“Whitney Houston: I Wanna Dance with Somebody” is an awkward title. Was Sony afraid the audience wouldn’t know whose biopic this was based on the song title alone, so they tacked on the singer’s name at the last minute? The result brings to mind “Walk Hard: The Dewey Cox Story,” the brutally hilarious parody of biopics that should’ve rendered this tired sub-genre obsolete.
The latest from director Kasi Lemmons (”Harriet,” “Eve’s Bayou”) will likely serve as a post-Christmas-dinner movie, especially for Black folks. I don’t mean to imply that nobody else will see “Whitney Houston: I Wanna Dance with Somebody” (henceforth “I Wanna Dance”). But this film operates on two levels: one for the general public, and another for fans in neighborhoods like Houston’s old stomping grounds of East Orange, N.J., fans who knew her nickname was “Nippy.”
Beloved by millions and graced with a stunningly powerful voice, Whitney Elizabeth Houston (played here by British actress Naomi Ackie, who reminds us of Houston’s full name several times) was a “barbershop conversation” kind of celebrity. That is, she inspired a lot of debate, some pro-Whitney, some con, most politically incorrect.
I envision my Black brethren walking into this movie with a checklist of things they hoped it would broach — but bet money it wouldn’t. I cop to having my own list, because nobody’s neutral about Nippy. At times, it’s as if “I Wanna Dance” was expecting a Black auntie’s level of scrutiny.
Here’s something I didn’t think would be covered: Houston’s lesbian relationship with her longtime friend, and personal assistant, Robyn Crawford (Nafessa Williams). There was always speculation and denial when Houston was alive, but in 2019, Crawford revealed their love affair in her memoir.
Things on my list I expected to see: Houston’s infamous Barbara Walters interview (nope, not covered here); some tiffs with then-husband Bobby Brown (plenty); re-creations of major performance moments (numerous, all meticulously staged); Houston doing drugs (handled discreetly); claims that Whitney sounded white (mentioned); and someone blaming Brown, played by Ashton Sanders, for Houston’s drug habit. In the film, written by “Bohemian Rhapsody” scribe Anthony McCarten, Houston says she doesn’t blame Brown for her addiction. Brown retorts he wishes she’d tell that to the media.
The best parts of “I Wanna Dance” are the early scenes where Houston is young, unpolished, and feeling her way through first love and newfound independence. Ackie is particularly good here, sparring with Houston’s famous gospel singer mother Cissy (Tamara Tunie) and looking at her father, John (Clarke Peters) with the reverence of daddy’s little girl.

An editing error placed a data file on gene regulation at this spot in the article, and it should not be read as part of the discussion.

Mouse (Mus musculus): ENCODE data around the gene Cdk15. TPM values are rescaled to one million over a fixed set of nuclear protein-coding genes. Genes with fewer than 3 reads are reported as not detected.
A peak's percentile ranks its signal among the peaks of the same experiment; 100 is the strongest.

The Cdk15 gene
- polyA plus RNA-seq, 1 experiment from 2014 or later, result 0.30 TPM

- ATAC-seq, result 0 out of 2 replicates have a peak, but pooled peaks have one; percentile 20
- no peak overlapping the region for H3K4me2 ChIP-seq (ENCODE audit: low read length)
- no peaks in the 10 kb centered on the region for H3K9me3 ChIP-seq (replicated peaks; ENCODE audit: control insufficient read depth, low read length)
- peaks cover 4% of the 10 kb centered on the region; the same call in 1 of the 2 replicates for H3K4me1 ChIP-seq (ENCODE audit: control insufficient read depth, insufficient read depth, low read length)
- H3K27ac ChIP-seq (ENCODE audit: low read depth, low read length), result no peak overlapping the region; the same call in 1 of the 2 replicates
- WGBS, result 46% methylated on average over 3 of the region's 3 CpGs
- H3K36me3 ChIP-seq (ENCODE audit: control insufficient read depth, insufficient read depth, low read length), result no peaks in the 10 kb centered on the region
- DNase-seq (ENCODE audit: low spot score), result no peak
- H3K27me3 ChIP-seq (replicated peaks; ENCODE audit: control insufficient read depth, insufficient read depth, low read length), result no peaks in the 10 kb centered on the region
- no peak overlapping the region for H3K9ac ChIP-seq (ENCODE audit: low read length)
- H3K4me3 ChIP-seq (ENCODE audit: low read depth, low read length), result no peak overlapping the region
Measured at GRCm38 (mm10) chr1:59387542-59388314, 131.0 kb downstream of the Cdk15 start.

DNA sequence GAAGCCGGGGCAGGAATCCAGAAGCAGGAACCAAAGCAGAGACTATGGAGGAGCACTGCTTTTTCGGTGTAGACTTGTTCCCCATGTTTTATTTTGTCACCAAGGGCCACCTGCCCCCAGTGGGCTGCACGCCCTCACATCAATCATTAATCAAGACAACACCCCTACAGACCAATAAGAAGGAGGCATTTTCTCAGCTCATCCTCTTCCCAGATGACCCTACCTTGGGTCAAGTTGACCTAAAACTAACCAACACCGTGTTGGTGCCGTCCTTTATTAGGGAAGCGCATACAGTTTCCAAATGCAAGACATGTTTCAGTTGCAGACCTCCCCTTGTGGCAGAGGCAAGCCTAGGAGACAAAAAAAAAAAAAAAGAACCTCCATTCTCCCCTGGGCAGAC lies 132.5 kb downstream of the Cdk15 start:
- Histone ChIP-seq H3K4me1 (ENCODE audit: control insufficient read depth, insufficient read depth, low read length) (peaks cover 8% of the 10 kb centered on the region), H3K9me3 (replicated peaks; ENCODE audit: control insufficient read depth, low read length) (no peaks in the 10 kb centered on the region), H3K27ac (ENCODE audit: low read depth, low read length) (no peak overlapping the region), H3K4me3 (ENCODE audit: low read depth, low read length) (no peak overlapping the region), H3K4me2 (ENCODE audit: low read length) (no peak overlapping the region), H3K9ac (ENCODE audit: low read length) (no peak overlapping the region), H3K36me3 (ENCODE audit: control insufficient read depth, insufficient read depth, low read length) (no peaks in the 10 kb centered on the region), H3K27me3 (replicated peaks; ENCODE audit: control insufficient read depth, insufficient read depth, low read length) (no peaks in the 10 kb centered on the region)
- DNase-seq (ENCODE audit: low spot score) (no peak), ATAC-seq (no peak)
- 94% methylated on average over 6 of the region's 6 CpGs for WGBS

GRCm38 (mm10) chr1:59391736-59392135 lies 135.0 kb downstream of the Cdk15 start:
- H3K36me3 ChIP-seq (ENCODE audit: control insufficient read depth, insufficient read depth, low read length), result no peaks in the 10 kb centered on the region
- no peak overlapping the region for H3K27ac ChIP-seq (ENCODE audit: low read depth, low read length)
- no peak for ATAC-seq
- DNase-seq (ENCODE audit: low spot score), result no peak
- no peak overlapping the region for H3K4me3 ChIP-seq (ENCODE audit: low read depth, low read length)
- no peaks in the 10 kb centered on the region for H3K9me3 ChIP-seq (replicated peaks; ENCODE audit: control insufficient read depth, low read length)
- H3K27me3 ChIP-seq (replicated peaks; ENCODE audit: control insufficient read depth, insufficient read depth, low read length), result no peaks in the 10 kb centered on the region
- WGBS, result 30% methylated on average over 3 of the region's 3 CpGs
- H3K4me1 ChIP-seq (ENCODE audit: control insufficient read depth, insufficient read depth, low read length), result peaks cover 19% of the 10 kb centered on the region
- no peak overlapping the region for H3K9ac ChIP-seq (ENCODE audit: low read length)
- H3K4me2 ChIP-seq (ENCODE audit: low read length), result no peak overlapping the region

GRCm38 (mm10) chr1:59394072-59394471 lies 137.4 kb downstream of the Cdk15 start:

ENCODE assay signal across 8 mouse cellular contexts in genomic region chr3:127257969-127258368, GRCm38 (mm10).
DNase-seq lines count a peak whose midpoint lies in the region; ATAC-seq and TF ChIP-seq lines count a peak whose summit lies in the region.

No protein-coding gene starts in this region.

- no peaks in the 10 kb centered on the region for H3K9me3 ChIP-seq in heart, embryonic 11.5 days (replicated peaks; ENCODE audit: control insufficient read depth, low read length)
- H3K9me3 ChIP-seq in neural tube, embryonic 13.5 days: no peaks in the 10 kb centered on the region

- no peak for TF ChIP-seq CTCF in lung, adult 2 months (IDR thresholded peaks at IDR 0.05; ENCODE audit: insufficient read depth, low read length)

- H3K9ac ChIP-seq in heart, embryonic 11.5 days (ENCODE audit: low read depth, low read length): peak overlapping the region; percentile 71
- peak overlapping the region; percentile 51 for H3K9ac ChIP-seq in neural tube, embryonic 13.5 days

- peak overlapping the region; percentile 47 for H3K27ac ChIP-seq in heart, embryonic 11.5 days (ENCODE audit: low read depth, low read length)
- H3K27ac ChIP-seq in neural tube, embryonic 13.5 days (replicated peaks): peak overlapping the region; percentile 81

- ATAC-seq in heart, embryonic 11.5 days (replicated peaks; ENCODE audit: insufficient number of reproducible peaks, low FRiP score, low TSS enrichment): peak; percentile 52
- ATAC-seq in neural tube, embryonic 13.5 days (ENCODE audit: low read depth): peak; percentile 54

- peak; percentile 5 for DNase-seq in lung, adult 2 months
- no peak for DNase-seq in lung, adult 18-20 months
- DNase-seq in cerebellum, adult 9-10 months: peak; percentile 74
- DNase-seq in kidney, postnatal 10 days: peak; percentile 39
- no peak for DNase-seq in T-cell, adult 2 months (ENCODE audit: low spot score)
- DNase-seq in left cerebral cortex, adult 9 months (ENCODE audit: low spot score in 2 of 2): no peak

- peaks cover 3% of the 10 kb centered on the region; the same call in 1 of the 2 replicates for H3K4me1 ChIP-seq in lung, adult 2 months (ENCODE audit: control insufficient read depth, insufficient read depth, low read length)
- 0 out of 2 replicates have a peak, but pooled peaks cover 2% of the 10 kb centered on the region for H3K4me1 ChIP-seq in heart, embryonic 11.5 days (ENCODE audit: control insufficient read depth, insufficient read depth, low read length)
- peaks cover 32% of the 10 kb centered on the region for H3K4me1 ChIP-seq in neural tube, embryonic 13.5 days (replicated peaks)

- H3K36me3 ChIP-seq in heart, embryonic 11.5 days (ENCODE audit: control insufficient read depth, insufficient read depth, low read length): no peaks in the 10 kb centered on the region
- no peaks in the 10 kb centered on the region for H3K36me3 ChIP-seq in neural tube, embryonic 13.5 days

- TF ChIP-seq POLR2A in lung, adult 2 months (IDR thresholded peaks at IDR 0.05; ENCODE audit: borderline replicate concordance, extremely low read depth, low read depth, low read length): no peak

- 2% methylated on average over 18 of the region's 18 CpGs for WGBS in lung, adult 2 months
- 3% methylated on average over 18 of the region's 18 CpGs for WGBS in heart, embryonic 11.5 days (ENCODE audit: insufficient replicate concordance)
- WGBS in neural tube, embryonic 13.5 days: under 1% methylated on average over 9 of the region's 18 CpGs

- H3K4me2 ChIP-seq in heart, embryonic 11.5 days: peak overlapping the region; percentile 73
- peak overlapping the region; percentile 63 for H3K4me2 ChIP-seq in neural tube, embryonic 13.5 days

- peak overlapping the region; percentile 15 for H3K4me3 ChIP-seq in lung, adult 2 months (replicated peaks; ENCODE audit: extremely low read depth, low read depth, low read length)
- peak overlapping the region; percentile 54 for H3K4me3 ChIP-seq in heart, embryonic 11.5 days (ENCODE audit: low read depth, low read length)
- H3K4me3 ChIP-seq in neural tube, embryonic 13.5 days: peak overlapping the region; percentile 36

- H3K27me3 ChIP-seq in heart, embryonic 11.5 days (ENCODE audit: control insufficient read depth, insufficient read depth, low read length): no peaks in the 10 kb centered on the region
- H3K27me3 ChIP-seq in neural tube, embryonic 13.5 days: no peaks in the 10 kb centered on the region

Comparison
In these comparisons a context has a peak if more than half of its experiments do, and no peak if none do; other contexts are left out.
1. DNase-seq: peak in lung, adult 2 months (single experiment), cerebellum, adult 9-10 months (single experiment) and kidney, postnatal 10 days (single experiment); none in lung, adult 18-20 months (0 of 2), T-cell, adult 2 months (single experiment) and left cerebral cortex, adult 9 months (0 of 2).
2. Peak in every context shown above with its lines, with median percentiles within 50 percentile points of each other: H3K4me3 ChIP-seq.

Though she doesn’t really resemble Houston, Ackie successfully conveys how the singer stayed true to her roots. She always reminded her fans that she was still an around-the-way girl at heart, ready to scrap at the drop of a hat when provoked. Ackie also does a great job capturing Houston’s confident cadences when she spoke and her stiff moves when she danced. (The singer was once deemed “part of the rhythmless nation” on the TV sketch-comedy show “In Living Color.”)
Since no one can sing like Houston, Ackie credibly lip-syncs to her vocals, though press notes for the film indicate there are a few isolated moments where we hear the actor’s own singing voice — the scene where Houston practices with her mother, for instance, and at the beginning of her first solo performance at the nightclub where she’s discovered by producer Clive Davis.
Davis is played in an attention-grabbing supporting performance by Stanley Tucci. He anchors a cast doing the best they can with biopic clichés. Peters’s villainous last scene is a mustache-twirling travesty as written, but he sells it anyway. Tunie is scary fun as Houston’s stern yet loving mom. As the older version of Bobbi Kristina, Houston’s daughter, Bria Danielle Singleton is memorable in a few short scenes.
Boston gets a shout-out thanks to the area’s Marina Studios, where much of the film was shot, and other locations around the city.
“I Wanna Dance” is built to make audiences talk back to the screen. Just don’t expect anything too scandalous, as the film is produced by Pat Houston and Davis, both of whom want to protect Houston’s legacy. It’s refreshing that Lemmons focuses on the highs rather than the lows, even if it feels like buffing off the edges of her complex protagonist. But that won’t matter to Houston fans: They’ll get so emotional, baby.
WHITNEY HOUSTON: I WANNA DANCE WITH SOMEBODY
Directed by Kasi Lemmons. Written by Anthony McCarten. Starring Naomi Ackie, Clarke Peters, Nafessa Williams, Ashton Sanders, Bria Danielle Singleton, Tamara Tunie, and Stanley Tucci. At AMC Boston Common, Regal Fenway & RPX, and suburbs. 146 minutes. PG-13 (drug use, profanity)
Odie Henderson is the Boston Globe's film critic.